A Lookout Mountain Night
With the potential for Aurora sightings south into Oregon due to the coronal mass ejection on the sun earlier in the week, I headed out to try and get some views of the northern sky. My plan was to head in the late afternoon to High Prairie trailhead east of Mt Hood on the northern edge of the Badger Creek Wilderness, and then proceed the short approximate mile to a campsite at 6400 feet, along the Divide Trail just west and down the ridge from the Lookout Mountain summit. Just behind the spot is a pumice slope with open views to north of Mt St. Helens, Mt Adams, and on to Mt Rainier. There’s less trees and obstruction than at the summit for that direction, and it’s also right next to an extraordinary viewpoint of the east side of Mt Hood, and it is more protected than the summit.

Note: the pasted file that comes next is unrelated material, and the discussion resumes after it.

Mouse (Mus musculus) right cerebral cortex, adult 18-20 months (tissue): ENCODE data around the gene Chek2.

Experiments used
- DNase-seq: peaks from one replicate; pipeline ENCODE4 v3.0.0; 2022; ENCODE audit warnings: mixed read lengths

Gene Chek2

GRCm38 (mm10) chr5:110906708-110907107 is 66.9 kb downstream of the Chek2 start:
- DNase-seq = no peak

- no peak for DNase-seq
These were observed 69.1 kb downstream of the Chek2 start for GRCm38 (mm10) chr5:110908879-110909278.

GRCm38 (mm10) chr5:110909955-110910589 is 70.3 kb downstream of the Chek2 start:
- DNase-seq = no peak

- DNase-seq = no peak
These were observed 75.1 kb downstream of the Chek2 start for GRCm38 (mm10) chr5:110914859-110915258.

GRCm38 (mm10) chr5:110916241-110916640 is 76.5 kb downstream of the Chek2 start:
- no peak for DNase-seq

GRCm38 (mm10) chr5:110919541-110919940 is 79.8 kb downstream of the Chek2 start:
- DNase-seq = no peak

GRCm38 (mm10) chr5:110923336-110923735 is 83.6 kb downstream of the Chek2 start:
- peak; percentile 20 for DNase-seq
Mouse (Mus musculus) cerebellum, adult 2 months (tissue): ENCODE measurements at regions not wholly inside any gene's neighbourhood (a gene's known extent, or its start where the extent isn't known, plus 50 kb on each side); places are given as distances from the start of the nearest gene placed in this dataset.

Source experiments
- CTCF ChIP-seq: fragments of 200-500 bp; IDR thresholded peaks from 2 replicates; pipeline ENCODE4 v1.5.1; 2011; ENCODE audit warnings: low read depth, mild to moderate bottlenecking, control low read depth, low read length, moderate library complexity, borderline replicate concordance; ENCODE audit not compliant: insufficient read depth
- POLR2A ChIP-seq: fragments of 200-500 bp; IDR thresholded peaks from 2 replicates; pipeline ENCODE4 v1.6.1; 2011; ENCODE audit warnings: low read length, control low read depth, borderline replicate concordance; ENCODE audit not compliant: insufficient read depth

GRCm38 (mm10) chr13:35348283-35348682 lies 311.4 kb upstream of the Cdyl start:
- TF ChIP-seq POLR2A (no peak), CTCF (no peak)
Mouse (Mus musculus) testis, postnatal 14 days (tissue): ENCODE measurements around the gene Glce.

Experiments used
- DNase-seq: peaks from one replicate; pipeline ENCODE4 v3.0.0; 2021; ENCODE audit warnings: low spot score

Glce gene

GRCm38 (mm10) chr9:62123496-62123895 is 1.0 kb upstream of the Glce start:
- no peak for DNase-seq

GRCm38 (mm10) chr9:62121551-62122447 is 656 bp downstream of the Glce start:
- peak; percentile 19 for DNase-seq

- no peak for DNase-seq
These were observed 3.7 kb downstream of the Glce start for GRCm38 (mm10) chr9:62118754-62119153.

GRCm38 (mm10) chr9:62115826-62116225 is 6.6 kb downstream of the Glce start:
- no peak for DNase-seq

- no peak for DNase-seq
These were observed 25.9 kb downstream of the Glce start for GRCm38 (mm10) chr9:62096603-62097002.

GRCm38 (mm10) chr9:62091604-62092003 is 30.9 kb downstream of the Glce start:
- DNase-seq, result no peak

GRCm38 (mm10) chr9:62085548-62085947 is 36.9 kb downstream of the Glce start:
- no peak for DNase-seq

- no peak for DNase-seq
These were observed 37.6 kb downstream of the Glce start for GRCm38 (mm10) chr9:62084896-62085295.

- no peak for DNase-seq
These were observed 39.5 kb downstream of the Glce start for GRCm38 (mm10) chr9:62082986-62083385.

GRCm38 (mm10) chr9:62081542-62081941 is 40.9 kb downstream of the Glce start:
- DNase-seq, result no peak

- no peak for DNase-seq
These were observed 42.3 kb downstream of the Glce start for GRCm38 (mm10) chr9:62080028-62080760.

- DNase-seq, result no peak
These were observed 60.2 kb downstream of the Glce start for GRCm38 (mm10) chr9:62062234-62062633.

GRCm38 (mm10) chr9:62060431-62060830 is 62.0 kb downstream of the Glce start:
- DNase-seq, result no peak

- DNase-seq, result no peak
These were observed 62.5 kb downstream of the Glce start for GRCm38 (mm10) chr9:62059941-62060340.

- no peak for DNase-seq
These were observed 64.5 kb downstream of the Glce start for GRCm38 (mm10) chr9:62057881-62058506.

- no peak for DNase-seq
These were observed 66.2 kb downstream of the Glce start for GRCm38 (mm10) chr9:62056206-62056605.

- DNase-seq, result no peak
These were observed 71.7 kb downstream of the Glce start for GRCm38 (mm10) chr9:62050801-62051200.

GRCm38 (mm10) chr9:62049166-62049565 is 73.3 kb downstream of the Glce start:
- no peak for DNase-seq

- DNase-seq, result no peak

A little after 4 in the afternoon when I arrived at the trailhead, where the temperature was already below freezing, and along the trail, large swaths of ice needles were rising out of the trail. It really does appear as an uprising of incredibly thin needles of ice in a block, pushing soil out of the ground This type of frost happens when the ground temperature is above freezing, with moisture in the soil and a below freezing air temperature. I’d speculate that it concentrates on the trails because the compacted soils retain heat longer. I’ve never encountered such expansive coverings of it, and it offers a satisfying crunch to the trail without being slippery. Once at my camp I went about setting up camp. The spot was windy, but much less that right around the corner at the viewpoint towards Mt Hood.